Multi-Year Highway & Transit Bill an Elixir for Ailing U.S. Economy, ARTBA Chairman Tells Senate Committee
(WASHINGTON)— A long-term federal transportation infrastructure investment bill will help drive the nation’s economic recovery from the COVID-19 pandemic, American Road & Transportation Builders Association (ARTBA) Chairman Steve McGough said in June 4 testimony before the Senate Environment & Public Works (EPW) Committee.
McGough, the president and chief financial officer of HCSS, a Houston-based national construction software company, said a recent forecast from the Congressional Budget Office that it could take a decade for the U.S. economy to recover from the coronavirus was sobering.
McGough added one-time infusions of federal transportation investment and shovel-ready projects were not the solutions to America’s unprecedented economic challenges.
“While transportation infrastructure improvements have positive job and salary impacts, the real value comes from putting in place long-term assets that increase the efficiency and productivity for the entire economy,” McGough said.
McGough voiced the association’s support for the EPW Committee’s July 2019 unanimously approved America’s Transportation Infrastructure Act (ATIA), a proposal to increase highway investment by 27 percent over the next five years. ATIA also includes positive reforms to expedite the delivery of needed infrastructure improvements and maximize the impacts of federal resources.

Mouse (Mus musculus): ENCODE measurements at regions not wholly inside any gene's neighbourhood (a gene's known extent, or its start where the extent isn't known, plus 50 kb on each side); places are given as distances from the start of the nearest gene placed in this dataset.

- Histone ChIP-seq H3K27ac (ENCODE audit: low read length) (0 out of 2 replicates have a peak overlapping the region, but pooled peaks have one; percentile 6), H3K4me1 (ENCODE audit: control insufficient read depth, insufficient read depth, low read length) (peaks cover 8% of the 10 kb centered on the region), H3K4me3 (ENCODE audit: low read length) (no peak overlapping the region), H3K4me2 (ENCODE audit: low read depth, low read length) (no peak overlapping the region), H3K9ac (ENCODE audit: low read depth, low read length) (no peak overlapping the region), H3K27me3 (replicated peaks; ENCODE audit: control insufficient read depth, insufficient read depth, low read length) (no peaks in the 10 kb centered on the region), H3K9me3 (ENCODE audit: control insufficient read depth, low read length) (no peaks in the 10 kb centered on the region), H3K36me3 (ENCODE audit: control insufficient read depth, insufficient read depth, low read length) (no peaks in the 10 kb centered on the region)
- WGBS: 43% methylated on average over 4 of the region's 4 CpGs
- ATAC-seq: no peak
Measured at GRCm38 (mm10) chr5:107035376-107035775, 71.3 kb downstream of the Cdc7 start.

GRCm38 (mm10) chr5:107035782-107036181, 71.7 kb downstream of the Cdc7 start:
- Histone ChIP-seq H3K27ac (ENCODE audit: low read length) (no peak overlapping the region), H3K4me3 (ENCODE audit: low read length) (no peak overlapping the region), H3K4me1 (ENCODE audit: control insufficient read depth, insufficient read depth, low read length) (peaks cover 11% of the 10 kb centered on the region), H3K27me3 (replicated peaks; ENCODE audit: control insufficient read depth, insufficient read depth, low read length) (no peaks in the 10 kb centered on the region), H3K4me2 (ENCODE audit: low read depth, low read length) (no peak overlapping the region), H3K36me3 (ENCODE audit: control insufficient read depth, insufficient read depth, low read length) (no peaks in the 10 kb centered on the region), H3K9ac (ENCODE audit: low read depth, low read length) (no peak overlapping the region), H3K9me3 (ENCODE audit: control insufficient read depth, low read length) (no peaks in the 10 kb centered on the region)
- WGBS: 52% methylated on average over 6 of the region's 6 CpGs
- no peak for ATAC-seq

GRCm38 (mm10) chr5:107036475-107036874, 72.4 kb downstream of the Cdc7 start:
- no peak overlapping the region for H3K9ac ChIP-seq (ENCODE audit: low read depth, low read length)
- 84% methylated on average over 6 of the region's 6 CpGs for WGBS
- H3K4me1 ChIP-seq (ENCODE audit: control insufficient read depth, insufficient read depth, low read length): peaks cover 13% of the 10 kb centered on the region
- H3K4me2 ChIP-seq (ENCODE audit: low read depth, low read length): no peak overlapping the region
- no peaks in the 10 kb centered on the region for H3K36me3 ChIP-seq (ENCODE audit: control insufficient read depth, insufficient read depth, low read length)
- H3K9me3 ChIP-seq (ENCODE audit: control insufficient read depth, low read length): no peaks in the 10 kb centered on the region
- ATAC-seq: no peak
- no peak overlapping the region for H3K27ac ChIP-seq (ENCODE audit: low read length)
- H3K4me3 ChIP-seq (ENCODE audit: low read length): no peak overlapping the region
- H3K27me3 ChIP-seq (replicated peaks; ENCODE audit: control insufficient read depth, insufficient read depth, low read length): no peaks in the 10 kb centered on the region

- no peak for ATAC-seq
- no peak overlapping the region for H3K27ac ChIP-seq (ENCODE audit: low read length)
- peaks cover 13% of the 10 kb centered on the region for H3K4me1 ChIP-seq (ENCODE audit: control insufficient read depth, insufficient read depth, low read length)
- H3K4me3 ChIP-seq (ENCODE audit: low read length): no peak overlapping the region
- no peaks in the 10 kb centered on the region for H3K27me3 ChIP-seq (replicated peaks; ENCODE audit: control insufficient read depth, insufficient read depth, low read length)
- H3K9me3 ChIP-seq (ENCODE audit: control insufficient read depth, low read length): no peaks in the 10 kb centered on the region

During his testimony, the ARTBA chairman announced the creation of a new “ARTBA Highway Dashboard: A 50-State Guide to the Benefits of Federal Investment,” an interactive tool that highlights the program’s outcomes at the national and state levels. Using Federal Highway Administration data, it features each state’s top-10 federal-aid projects, the total number of projects and the type of improvements advanced in a given year.
ARTBA says the dashboard will increase transparency and better highlight what could be achieved with a robust, multi-year surface transportation reauthorization bill.
McGough concluded: “We urge the other Senate committees with respective jurisdiction over their portions of the transportation programs to act quickly in order to facilitate final passage of America’s Transportation Infrastructure Act.”
Established in 1902 and with more than 8,000 public and private sector members, the Washington, D.C.-based ARTBA advocates for strong investment in transportation infrastructure to meet the public and business community demand for safe and efficient travel.